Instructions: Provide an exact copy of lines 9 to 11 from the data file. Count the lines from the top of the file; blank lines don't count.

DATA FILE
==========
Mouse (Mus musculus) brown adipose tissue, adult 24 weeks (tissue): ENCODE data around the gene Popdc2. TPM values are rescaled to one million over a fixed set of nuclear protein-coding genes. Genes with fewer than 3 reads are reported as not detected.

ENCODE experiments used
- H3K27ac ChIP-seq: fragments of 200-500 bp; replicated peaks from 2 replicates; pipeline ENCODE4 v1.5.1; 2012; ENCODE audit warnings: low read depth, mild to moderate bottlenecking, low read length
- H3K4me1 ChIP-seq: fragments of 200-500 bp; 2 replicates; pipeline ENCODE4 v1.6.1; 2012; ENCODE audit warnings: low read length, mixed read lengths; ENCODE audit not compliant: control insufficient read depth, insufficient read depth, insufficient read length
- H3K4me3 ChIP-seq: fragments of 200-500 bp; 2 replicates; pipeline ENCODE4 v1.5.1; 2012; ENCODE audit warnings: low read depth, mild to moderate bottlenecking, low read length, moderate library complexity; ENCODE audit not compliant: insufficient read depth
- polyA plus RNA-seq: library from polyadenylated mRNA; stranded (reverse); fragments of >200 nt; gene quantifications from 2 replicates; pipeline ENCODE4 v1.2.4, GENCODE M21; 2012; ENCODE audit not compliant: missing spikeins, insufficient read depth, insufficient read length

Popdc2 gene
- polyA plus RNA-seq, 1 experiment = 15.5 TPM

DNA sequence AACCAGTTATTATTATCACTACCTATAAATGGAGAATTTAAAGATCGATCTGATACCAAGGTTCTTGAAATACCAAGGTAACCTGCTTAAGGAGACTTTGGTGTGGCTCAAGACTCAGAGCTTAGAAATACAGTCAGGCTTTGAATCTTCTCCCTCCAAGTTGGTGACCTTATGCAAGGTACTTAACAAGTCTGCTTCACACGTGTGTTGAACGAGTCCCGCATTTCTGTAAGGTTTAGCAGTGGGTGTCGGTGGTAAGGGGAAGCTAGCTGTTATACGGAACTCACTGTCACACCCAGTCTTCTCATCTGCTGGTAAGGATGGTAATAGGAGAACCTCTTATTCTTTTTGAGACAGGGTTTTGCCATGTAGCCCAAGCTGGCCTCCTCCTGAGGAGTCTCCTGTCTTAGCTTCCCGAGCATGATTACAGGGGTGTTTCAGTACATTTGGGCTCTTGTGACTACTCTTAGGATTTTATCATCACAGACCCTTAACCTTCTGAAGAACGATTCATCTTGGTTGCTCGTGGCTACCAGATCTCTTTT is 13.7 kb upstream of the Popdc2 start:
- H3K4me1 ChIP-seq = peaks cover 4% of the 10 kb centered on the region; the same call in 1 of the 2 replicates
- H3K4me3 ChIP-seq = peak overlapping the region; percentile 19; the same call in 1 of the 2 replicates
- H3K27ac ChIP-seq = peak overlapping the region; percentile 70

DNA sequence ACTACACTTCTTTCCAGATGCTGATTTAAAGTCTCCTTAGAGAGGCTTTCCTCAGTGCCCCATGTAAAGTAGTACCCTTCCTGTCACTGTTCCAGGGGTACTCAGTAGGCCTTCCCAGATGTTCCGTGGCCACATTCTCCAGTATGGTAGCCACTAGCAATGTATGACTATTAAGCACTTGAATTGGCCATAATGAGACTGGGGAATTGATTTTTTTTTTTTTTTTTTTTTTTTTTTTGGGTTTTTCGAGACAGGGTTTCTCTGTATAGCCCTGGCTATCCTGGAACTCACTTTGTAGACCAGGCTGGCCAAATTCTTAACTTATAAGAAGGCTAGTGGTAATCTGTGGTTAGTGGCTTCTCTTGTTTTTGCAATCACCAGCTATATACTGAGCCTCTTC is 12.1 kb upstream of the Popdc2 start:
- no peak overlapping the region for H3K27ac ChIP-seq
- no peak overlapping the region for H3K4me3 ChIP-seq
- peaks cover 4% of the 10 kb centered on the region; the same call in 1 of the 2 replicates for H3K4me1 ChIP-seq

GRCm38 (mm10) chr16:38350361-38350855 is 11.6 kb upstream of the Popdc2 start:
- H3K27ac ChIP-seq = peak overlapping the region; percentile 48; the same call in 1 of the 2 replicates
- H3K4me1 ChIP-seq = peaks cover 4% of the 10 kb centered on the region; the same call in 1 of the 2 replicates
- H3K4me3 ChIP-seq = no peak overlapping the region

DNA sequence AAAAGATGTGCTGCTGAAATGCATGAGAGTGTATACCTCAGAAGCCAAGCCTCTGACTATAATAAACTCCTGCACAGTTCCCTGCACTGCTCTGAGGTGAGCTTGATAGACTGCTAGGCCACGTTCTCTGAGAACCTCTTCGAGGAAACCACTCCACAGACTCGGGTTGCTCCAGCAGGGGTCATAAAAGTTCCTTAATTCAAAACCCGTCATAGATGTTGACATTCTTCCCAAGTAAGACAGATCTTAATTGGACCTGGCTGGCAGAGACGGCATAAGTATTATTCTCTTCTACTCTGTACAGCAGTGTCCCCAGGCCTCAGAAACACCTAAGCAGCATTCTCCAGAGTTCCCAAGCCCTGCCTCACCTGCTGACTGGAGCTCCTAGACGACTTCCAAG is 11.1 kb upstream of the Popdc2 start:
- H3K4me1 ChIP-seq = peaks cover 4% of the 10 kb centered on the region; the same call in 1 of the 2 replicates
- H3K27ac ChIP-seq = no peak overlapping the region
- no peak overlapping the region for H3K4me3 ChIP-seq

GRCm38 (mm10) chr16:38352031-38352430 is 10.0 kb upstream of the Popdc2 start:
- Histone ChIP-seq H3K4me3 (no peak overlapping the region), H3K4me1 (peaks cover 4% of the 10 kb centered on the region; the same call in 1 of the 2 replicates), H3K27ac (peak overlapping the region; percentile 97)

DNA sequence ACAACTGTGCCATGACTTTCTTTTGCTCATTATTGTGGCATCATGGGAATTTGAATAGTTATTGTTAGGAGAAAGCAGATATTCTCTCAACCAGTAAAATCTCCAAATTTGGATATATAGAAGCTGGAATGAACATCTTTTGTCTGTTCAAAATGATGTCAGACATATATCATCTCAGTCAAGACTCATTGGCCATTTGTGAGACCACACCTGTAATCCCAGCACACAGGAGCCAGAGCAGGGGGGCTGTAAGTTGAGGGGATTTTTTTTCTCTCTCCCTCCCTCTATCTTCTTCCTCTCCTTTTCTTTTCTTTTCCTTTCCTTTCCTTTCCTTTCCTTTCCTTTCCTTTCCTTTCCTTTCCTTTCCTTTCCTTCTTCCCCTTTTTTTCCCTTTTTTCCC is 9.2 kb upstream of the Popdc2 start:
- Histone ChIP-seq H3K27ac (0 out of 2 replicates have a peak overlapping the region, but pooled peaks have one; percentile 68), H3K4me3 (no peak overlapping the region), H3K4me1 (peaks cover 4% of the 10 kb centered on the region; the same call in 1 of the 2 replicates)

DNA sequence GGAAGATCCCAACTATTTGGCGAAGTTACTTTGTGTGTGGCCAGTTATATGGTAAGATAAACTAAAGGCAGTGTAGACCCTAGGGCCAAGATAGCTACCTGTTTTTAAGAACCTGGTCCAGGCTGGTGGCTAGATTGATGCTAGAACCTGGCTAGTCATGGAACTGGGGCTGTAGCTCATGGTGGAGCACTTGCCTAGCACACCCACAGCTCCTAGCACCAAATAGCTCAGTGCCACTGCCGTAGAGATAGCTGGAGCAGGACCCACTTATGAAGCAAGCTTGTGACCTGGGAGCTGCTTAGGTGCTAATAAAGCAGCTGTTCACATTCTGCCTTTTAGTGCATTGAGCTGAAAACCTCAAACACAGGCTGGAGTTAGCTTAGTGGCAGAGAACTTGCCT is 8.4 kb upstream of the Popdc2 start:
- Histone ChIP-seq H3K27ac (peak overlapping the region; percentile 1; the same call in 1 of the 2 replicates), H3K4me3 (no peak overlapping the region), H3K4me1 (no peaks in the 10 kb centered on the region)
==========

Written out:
DNA sequence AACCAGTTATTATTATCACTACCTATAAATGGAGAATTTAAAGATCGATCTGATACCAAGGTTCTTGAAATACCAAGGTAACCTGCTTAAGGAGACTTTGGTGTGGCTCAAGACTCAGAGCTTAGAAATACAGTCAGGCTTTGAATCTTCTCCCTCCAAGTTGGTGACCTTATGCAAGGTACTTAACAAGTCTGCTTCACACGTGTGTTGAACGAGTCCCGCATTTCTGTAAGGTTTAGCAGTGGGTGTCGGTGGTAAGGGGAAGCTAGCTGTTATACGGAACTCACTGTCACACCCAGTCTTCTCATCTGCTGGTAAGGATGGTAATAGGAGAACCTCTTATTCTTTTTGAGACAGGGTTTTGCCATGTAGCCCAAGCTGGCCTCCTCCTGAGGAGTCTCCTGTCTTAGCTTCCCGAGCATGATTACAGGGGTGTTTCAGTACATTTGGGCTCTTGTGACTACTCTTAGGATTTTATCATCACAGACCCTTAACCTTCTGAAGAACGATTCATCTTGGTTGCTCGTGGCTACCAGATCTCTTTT is 13.7 kb upstream of the Popdc2 start:
- H3K4me1 ChIP-seq = peaks cover 4% of the 10 kb centered on the region; the same call in 1 of the 2 replicates
- H3K4me3 ChIP-seq = peak overlapping the region; percentile 19; the same call in 1 of the 2 replicates